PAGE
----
The issue of marital rape has now reached the Supreme Court of India. The Delhi High Court recently delivered a split verdict on criminalisation of marital rape and referred the matter to the SC. It is only appropriate that the Supreme Court resolves the matter as it involves substantial questions of law. The institution of marriage, built on the premise of equality, should not be allowed to be used as a cover for sexual violations. It should not give any special male privilege or a licence for unleashing a brutal beast. Looking at the way the current laws are being implemented, one wonders whether marriage automatically grants amnesty for all crimes of sexual violence. Therefore, there is a strong case in support of criminalisation of marital rape in a patriarchal society.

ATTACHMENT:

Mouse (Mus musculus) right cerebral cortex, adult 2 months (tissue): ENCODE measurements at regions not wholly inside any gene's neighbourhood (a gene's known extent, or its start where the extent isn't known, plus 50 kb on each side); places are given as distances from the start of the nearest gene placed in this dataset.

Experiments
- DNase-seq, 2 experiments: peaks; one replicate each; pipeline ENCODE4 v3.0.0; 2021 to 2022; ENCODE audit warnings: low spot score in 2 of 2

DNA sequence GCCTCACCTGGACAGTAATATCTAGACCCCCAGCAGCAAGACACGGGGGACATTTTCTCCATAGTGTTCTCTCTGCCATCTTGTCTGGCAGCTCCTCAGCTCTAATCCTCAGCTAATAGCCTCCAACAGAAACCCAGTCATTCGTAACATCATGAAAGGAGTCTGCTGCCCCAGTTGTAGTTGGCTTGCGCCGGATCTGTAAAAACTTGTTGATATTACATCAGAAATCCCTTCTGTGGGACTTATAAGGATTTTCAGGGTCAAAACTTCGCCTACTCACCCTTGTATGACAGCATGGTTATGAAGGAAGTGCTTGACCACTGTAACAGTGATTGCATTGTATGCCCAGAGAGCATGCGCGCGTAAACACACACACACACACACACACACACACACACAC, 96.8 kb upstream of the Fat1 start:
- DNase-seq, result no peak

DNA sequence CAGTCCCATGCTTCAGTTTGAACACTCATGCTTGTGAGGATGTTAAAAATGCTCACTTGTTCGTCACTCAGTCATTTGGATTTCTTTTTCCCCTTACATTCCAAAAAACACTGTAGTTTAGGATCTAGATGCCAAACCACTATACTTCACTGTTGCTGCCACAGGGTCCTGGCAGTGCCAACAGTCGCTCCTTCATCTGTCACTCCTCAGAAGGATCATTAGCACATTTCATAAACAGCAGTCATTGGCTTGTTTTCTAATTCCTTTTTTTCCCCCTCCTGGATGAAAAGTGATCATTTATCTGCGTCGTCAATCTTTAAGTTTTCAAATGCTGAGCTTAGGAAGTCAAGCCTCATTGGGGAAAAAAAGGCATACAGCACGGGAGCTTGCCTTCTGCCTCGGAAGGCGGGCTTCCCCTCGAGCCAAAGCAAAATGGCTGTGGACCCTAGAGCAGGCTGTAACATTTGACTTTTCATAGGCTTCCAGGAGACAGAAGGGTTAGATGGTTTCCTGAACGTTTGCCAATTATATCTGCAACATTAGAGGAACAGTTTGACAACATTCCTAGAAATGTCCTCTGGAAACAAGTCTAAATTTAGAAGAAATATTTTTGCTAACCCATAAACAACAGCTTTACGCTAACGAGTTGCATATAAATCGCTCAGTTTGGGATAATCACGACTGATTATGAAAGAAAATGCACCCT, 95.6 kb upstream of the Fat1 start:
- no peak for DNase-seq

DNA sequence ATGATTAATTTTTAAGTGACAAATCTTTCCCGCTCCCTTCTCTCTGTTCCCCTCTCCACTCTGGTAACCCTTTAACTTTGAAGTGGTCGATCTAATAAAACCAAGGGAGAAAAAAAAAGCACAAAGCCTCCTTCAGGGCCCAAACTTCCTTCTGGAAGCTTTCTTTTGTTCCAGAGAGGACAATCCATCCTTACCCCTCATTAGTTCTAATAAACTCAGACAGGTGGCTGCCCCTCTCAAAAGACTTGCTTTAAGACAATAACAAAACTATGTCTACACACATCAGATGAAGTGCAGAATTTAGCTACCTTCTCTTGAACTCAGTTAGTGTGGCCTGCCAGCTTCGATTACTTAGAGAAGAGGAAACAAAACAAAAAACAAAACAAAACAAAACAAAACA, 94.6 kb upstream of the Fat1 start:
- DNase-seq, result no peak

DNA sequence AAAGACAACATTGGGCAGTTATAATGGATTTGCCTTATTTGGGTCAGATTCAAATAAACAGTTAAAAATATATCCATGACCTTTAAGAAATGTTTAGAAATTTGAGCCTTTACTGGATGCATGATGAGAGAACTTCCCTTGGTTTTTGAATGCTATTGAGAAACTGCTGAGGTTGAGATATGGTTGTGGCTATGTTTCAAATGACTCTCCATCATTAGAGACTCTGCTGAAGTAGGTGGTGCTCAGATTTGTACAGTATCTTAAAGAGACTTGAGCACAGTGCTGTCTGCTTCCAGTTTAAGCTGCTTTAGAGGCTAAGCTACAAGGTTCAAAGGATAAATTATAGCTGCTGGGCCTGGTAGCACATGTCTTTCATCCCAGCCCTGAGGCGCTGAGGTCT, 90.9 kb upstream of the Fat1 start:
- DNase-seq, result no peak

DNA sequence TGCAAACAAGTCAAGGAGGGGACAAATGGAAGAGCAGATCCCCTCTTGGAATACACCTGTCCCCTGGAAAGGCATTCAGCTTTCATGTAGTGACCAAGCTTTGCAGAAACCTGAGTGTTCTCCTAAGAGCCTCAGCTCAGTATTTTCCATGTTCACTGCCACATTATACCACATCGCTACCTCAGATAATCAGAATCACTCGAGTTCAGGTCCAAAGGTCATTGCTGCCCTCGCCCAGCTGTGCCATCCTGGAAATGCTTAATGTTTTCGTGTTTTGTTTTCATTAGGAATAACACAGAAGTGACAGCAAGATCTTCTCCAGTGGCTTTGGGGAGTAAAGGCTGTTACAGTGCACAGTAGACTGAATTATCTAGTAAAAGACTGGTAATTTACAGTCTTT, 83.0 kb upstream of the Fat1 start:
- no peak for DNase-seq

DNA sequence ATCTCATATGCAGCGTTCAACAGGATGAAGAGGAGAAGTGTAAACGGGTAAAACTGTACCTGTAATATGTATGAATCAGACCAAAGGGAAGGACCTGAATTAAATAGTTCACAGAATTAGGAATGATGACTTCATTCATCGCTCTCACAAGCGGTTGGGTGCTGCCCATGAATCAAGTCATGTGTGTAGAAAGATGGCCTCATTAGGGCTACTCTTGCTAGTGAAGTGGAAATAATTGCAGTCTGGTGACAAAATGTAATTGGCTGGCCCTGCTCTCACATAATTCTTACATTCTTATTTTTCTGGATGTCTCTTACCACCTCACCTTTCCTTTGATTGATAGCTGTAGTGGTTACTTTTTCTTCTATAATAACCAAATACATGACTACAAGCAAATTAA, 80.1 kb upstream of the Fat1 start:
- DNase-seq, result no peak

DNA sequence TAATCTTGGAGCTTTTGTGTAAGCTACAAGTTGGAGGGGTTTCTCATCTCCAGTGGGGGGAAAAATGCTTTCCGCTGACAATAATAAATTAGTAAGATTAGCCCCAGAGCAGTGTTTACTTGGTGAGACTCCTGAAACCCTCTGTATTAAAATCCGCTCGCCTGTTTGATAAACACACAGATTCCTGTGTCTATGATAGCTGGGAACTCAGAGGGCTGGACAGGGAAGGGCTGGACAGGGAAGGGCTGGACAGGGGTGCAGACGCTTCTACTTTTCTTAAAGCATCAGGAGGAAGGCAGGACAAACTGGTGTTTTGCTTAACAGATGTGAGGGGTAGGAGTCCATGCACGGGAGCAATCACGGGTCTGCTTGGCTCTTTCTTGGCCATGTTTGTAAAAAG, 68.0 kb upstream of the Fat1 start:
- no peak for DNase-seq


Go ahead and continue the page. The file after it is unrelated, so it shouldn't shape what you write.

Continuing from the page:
The central government, which has been resisting criminalising marital rape, had put forward the argument that since the matter involved intimate family relations and considering the social impact caused by criminalising marital rape, the high court should defer hearing the case. The major bone of contention is the validity of the exception granted to married men under Section 375, which deals with rape. The exception states that sexual acts by a man with his wife, if she is not under the age of 15 years, don’t amount to rape. This exception was founded on the Victorian mediaeval law that husbands wielded their power over their wives. One of the main arguments against criminalising marital rape is that it would lead to the breakdown of the institution of marriage with wives falsely accusing husbands. It is time the patriarchal notion that husbands are the rulers of their wives, their body, mind and soul should be done away with and the voices of those who are silently suffering must be heard.